Israel defines electricity prices related to distributed PV and energy storage systems

The Israel Electricity Authority has decided to regulate the grid-connection of energy storage systems installed in the country and photovoltaic systems with a capacity of up to 630kW. To reduce grid congestion, the Israel Electricity Authority plans to introduce supplementary tariffs for photovoltaic systems and energy storage systems that share a single grid access point. This is because the energy storage system can provide the power of the stored photovoltaic system during times of high demand for electricity.

Israel defines electricity prices related to distributed PV and energy storage systems

Developers will be allowed to install energy storage systems without adding to existing grid connections and without submitting additional applications, the agency said. This applies to distributed photovoltaic (PV) systems, where excess power is injected into the grid for use on a rooftop.

According to the Israel Electricity Authority's decision, if the distributed photovoltaic system produces more than the required amount of electricity, the producer will receive an additional subsidy to make up the difference between the reduced rate and the prescribed rate. The rate for PV systems up to 300kW is 5% and 15% for PV systems up to 600kW.

"This unique rate will only be available during peak hours of electricity demand and will be calculated and paid to producers on an annual basis," the Israel Electricity Authority said in a statement.

A supplementary tariff for stored electricity through battery storage systems would be able to increase photovoltaic capacity without putting additional strain on the grid, which would otherwise be fed into a congested grid, the agency said.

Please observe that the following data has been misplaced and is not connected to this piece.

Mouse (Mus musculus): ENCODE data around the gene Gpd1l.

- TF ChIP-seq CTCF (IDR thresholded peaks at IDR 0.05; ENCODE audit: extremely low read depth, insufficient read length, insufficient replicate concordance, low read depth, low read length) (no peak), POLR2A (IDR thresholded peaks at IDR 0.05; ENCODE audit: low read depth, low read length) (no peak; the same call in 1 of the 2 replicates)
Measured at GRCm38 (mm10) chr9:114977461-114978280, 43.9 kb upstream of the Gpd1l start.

Amir Shavit, chairman of the Israel Electricity Authority, said, "This decision will make it possible to bypass grid congestion and adopt more electricity from renewable sources."

The new policy has been welcomed by environmental activists and renewable energy advocates. However, some critics believe that the policy does not do enough to incentive the installation of distributed photovoltaic and energy storage systems. They argue that the rate structure should be more favorable to homeowners who generate their own electricity and sell it back to the grid.

Despite the criticism, the new policy is a step in the right direction for Israel's renewable energy industry. By offering better prices for distributed PV and energy storage systems, Israel is demonstrating its commitment to transitioning to a cleaner, more sustainable energy future. How effective the policy will be in encouraging homeowners to invest in distributed PV and energy storage remains to be seen, but it is certainly a positive development for Israel's renewable energy sector.

Post time: May-12-2023